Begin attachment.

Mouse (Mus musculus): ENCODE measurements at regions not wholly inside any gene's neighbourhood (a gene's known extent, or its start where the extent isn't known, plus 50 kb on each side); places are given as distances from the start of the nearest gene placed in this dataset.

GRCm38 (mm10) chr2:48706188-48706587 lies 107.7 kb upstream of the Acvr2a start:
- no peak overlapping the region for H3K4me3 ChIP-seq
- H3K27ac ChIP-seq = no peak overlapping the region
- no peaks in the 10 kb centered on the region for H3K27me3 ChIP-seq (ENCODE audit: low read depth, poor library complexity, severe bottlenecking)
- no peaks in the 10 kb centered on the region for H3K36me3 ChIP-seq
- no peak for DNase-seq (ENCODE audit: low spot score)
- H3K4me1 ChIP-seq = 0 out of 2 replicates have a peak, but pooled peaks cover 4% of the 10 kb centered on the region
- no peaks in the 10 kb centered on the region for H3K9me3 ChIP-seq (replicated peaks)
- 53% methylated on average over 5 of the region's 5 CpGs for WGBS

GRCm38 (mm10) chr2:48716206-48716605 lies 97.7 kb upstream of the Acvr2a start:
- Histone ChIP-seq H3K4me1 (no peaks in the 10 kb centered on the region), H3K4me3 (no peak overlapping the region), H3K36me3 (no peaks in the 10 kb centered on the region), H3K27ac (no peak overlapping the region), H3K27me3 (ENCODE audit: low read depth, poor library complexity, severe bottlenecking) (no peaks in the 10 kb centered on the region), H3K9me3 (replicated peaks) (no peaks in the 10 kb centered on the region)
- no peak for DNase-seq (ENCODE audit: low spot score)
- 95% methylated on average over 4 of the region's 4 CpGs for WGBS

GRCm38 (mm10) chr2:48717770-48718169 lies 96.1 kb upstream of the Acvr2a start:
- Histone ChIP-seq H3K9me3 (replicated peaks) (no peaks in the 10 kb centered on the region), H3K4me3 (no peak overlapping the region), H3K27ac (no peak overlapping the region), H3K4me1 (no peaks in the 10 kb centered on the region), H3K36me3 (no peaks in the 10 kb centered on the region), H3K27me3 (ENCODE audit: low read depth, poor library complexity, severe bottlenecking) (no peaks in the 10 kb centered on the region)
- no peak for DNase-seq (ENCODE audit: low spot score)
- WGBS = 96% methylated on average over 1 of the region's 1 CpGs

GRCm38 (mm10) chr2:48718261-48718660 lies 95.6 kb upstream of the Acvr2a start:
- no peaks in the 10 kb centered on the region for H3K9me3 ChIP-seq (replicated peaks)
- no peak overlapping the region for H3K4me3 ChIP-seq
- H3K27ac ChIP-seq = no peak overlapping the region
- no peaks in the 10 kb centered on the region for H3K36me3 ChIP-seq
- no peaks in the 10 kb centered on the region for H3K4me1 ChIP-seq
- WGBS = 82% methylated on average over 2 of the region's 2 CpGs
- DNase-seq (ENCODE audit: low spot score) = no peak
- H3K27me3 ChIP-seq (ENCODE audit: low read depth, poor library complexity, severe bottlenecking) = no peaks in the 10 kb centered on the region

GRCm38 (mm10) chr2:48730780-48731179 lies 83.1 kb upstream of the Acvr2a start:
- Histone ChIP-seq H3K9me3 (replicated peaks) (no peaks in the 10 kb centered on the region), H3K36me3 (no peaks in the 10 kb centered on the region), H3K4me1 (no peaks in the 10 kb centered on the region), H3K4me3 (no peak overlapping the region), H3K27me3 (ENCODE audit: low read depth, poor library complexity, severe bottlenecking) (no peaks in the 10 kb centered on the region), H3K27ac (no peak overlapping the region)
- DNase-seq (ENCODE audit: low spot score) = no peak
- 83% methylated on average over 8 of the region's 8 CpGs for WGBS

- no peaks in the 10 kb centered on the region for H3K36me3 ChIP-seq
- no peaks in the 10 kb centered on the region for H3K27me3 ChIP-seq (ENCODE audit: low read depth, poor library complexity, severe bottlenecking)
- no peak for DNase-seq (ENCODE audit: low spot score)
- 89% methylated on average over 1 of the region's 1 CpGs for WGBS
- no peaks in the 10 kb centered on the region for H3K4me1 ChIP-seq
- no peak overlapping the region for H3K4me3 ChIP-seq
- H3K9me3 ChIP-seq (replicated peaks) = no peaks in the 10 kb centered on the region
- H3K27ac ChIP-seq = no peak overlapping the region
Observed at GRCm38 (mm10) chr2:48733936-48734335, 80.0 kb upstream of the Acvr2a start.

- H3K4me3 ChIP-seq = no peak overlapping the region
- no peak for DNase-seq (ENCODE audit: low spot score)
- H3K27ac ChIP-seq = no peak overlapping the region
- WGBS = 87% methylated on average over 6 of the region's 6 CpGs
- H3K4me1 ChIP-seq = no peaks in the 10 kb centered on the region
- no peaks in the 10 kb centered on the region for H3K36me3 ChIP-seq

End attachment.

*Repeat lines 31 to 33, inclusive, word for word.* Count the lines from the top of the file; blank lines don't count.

- 83% methylated on average over 8 of the region's 8 CpGs for WGBS

- no peaks in the 10 kb centered on the region for H3K36me3 ChIP-seq
- no peaks in the 10 kb centered on the region for H3K27me3 ChIP-seq (ENCODE audit: low read depth, poor library complexity, severe bottlenecking)